February 17, 2005

Dwight checks in with more Soul Machine era info...

"Dwight here. Wow Dan! That was a great find. I know all these guys and didn't even know about this record! Yes, Sam was generally known around town in the 70s as a monster keyboard player. Sam could flat out play! He could play anything, jazz, classical and of course funk! He always looked very serious, but you could tell he enjoyed playing. and he made it look effortless! When he wasn't leading his own band, he played with everyone else. I had the pleasure of playing with Sam in one of Deacon John's bands. That particular incarnation featured Cyril Neville as well as Sam Henry ( I don't know how I got lucky enough to play in that lineup!). one of Deacon John's lineups even featured Art Neville on organ! yeah, in the late 60s to early 70s all the New Orleans bands kinda had that same groove. and also throughout much of the 70s many of the various bands lineups interchanged. I remember Art and Cyril playing with different bands. (Cyril played drums in some of these bands). You probably already know who's on the cover, but I can ID from left to right: Gary Brown, Eugene Synegal, Cyril Neville, Sam Henry, Don't know the bass man, and Joe Gunn. I've played on records with all except Gunn and the bass player. I would like to get a copy of that whole alblum. where did u find it. is it on CD? "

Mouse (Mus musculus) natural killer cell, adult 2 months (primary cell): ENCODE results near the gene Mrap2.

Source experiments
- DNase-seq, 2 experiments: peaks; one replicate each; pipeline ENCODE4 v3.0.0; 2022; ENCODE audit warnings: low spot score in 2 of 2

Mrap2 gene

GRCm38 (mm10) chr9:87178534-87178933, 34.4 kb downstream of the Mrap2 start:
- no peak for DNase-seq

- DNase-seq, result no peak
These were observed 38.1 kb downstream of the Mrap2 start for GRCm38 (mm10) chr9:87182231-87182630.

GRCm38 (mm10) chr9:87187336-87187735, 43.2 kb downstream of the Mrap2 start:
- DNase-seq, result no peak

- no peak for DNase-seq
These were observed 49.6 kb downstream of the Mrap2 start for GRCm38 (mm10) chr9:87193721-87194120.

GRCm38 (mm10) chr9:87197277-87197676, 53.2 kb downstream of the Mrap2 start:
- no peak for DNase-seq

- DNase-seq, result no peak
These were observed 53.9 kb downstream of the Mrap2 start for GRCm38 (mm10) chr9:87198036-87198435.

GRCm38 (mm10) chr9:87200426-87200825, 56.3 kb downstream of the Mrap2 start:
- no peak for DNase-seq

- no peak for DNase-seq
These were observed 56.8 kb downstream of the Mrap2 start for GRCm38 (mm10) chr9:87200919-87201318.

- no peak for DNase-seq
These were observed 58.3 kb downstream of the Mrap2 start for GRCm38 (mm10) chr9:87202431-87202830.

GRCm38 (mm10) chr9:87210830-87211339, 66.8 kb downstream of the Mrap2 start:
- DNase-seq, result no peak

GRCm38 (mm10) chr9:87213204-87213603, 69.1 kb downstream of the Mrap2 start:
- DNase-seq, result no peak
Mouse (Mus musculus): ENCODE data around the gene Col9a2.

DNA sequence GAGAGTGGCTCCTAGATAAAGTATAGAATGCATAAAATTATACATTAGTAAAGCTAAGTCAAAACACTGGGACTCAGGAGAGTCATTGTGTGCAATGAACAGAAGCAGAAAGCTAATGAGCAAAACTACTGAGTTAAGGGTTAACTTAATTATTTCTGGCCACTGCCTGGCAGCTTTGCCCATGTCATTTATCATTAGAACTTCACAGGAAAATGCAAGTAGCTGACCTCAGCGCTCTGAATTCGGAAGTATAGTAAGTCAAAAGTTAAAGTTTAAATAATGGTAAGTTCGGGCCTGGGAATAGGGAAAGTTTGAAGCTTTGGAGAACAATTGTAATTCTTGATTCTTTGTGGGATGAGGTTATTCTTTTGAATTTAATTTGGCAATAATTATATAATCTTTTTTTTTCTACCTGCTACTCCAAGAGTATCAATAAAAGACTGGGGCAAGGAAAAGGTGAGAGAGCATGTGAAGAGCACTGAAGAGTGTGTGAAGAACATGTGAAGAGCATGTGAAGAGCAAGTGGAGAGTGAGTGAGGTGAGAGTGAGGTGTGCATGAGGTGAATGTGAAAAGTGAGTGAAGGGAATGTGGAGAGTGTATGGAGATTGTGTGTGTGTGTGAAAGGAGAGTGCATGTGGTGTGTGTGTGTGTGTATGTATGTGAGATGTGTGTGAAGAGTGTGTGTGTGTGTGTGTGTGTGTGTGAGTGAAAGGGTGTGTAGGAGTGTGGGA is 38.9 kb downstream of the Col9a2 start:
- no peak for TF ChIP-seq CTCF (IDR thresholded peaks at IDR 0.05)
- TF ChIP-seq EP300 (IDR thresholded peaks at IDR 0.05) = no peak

Regular readers will recognize another contribution from Dwight Richards, drummer for Chocolate Milk out of NOLA. If you're new here, Dwight has been playing in New Orleans, live and on sessions, since back in the day and lived this stuff we merely hear, discuss and attempt to preserve somehow. Anyway, thanks Dwight for the further enlightenment and confirmations.

And no, I did not know for certain who was in that photo, other than Sam and Cyril. I guess the bass player is Richard Amos, who played on the record and supposedly was in the Hawkettes with Art Neville in the '50's. So, I have put the names in a caption beneath that CD cover. As for your mention of the interchanging players in local bands at that time, hey, it's still that way in New Orleans, ain't it? And, yes, this is on CD. You can get it at the Louisiana Music Factory in the Quarter. If Barry Smith, the owner, is there, introduce yourself (if you don't know him, you should) and give him my regards. For the rest of you, another tidbit: Sam Henry also played on a number of Toussaint-produced sessions in the later '70's and has been in music education for many years.


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